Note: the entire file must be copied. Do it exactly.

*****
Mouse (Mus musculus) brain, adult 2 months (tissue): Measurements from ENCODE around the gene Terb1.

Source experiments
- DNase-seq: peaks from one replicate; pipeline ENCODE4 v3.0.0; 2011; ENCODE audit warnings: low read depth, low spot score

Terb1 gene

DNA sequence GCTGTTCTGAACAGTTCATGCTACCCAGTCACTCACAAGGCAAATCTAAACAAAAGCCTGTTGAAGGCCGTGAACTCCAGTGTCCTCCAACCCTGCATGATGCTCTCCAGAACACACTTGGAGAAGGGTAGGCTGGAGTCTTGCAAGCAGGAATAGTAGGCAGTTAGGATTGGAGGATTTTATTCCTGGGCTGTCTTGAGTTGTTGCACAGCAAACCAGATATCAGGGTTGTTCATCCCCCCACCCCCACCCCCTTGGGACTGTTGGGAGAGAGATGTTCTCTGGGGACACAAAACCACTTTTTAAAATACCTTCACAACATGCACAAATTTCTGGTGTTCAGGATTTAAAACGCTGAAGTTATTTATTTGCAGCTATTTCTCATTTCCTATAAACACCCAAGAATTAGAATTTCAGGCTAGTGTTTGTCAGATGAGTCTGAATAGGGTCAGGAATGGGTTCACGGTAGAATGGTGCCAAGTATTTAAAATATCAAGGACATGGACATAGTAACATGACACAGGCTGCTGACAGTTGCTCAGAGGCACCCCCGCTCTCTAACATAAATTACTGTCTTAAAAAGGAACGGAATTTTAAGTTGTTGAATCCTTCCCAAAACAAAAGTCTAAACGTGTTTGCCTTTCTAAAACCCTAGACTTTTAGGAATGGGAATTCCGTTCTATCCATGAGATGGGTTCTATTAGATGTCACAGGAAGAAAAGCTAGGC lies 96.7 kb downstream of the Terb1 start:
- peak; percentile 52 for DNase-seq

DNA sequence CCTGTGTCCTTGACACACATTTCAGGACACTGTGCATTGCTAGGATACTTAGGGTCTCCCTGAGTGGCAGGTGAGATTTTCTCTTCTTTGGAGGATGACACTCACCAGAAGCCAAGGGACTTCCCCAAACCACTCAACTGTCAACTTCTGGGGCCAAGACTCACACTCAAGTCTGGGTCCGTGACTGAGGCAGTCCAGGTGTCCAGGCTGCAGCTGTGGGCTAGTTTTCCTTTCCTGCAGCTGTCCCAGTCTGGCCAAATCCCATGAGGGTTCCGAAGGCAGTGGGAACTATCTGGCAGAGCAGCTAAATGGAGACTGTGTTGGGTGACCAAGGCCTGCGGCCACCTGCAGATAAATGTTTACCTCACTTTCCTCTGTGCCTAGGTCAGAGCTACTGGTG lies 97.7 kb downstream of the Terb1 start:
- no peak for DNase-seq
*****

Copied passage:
Mouse (Mus musculus) brain, adult 2 months (tissue): Measurements from ENCODE around the gene Terb1.

Source experiments
- DNase-seq: peaks from one replicate; pipeline ENCODE4 v3.0.0; 2011; ENCODE audit warnings: low read depth, low spot score

Terb1 gene

DNA sequence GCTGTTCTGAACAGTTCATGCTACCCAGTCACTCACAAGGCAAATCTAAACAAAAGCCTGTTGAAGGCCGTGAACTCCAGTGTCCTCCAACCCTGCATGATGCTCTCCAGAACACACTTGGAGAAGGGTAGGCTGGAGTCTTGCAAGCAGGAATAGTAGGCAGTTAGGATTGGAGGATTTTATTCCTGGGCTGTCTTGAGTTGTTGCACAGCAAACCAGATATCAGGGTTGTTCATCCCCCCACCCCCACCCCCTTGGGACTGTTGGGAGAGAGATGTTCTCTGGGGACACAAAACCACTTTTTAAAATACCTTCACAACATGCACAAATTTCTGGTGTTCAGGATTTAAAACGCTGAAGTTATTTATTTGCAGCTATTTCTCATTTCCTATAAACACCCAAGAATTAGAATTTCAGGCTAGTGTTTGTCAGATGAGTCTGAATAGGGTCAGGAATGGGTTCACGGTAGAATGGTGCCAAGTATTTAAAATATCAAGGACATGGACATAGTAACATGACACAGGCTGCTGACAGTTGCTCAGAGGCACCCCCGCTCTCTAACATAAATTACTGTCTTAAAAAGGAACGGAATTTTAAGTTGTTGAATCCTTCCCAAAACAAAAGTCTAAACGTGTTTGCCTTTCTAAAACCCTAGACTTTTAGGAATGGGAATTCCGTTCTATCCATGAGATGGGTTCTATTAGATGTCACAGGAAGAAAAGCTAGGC lies 96.7 kb downstream of the Terb1 start:
- peak; percentile 52 for DNase-seq

DNA sequence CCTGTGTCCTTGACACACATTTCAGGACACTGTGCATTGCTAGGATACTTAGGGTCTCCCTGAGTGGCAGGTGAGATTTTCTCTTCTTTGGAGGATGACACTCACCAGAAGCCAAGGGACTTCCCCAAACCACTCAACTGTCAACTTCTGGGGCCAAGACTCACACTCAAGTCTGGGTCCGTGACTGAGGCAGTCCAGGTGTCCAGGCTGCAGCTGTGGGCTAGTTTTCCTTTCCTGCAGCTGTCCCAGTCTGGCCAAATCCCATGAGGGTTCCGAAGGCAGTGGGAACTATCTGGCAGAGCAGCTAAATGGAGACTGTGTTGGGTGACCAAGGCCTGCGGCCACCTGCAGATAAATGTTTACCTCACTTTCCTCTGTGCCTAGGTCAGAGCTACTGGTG lies 97.7 kb downstream of the Terb1 start:
- no peak for DNase-seq